Doug Casey on the New Fed Chair

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by Doug Casey, Casey Research:

Justin’s note: The markets and our offices are closed for the holiday. So for today’s Dispatch, I’m sharing a brand-new essay from Casey Research founder Doug Casey. Hope you enjoy…and have a wonderful Thanksgiving.

By Doug Casey, founder, Casey Research

A few words are in order about the likely new Chairman of the Federal Reserve, Jerome Powell.

I don’t know the man personally. Not that it would make any difference; denizens of the swamp within the Beltway usually present well, and a brief meeting rarely allows you to penetrate someone’s social veneer. But I’m pretty confident that if we dined together it would be tense and unpleasant. We’d have no common ground, after the obligatory two minutes on the weather and the state of the roads.

He’s a lawyer, has been a Fed Governor for five years, and appears to be a “steady as she goes” so-called moderate Republican. He’s a lifelong Deep State player. But let’s not waste time psychoanalyzing this bureaucrat; he’s just a cog in the machine. And the machine, at this stage, has a life of its own.

Many of my friends in the alternative press deplore Trump’s appointment of yet another conventional money printer. They were hoping for a “hawk,” who would start liquidating the Fed’s $4.5 trillion balance sheet, and raising interest rates. And they’re right. That $4.5 trillion of super money has driven stock, bond, and real estate prices to insane levels. And today’s artificially low interest rates are discouraging saving, and encouraging people to live above their means.

In an ideal world there would be some radical changes. The best thing for the US in the (famous) long run is to go “cold turkey.” To abolish the Federal Reserve, fire its thousands of employees with their worthless PhDs. Return to 100{5f621241b214ad2ec6cd4f506191303eb2f57539ef282de243c880c2b328a528} reserve banking with a strict separation of demand and time deposits. Depoliticize money by using gold, not Federal Reserve Notes. And default on the national debt, which is rewarding crony capitalists, and will turn future generations of Americans into serfs. And massively deregulate. And abolish the income tax, while cutting spending 90{5f621241b214ad2ec6cd4f506191303eb2f57539ef282de243c880c2b328a528}. Etc. Etc.

The chances of that happening are exactly zero. So let’s talk, instead, about what is going to happen.

We’re going to have much higher levels of inflation. The new Fed Chair will open a monetary hydrant, at least if he doesn’t want to be hung from a lamppost by his heels. But I’m quite pleased Trump has appointed the guy. That may sound shocking. Let me explain why.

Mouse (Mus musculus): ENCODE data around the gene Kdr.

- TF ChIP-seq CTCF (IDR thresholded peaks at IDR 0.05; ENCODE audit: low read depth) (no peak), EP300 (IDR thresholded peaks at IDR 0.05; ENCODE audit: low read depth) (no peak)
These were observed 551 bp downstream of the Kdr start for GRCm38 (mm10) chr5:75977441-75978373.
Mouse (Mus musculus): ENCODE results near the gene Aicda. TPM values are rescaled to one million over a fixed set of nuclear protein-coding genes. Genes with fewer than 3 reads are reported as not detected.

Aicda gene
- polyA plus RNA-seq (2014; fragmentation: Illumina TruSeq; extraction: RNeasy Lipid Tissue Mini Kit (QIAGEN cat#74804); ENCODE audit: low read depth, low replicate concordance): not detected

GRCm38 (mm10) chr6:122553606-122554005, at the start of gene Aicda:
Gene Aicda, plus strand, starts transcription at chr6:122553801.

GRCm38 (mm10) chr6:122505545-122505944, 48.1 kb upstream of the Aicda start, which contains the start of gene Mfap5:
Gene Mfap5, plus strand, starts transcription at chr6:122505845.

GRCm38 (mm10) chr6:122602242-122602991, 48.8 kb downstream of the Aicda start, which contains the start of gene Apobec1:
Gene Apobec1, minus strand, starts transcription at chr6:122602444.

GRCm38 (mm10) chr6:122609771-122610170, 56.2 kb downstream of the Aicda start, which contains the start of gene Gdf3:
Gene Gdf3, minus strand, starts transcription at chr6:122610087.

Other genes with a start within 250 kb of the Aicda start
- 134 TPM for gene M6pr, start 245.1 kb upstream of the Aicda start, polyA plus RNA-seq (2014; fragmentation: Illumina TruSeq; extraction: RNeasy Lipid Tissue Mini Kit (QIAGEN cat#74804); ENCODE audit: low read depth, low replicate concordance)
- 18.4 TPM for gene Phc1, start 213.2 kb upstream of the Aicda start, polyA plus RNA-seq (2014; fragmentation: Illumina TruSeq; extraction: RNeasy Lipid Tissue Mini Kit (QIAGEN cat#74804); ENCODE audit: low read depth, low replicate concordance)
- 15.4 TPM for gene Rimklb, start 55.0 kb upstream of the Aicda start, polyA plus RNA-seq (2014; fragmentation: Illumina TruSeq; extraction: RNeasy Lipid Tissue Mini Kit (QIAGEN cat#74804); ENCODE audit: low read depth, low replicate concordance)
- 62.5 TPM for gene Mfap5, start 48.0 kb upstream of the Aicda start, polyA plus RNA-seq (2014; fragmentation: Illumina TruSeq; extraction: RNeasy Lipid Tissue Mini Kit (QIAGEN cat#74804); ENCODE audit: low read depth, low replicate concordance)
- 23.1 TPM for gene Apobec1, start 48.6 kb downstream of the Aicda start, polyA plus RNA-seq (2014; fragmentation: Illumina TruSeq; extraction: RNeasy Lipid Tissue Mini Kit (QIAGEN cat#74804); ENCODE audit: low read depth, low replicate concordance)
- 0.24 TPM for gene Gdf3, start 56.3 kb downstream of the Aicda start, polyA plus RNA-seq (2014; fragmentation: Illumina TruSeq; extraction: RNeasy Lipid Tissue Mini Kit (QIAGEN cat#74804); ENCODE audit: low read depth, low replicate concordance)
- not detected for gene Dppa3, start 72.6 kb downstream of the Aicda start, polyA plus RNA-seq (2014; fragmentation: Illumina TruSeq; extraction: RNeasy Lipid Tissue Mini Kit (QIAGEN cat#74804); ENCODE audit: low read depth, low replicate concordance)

A sound economist would work to stop money printing and let interest rates find a market level. But that would precipitate a deflationary collapse after decades of monetary debasement. And the powers of darkness would again be able to paint sound policies and the free market as the cause for the problem, when actually it’s the only cure for economic problems.

From an economic point of view an inflationist like Powell is a disaster. It’s too bad he’s nominally a Republican, since for some reason they’re associated with the free market. As is Trump. Wearing our speculator hats, we’d likely be better off under Hillary—even more inflation, even more distortions to capitalize on. Even wearing our economist hats we might be better off under her, because if the whole rotten structure collapsed on her watch, it might discredit her ideas for at least a few years. But, as ever, I suspect I’m being too optimistic.

For decades—at least since I started following these things in the early ‘70s—free market economists have argued whether the Fed’s ever-increasing money printing would result in a deflationary depression, or a hyperinflationary depression.

As to why a catastrophic depression is inevitable—despite the fact most people try to produce more than they consume, and despite the fact science and technology are advancing exponentially—is beyond the scope of this brief article. I refer you to these pieces (here and here) I’ve done in the past on that topic.

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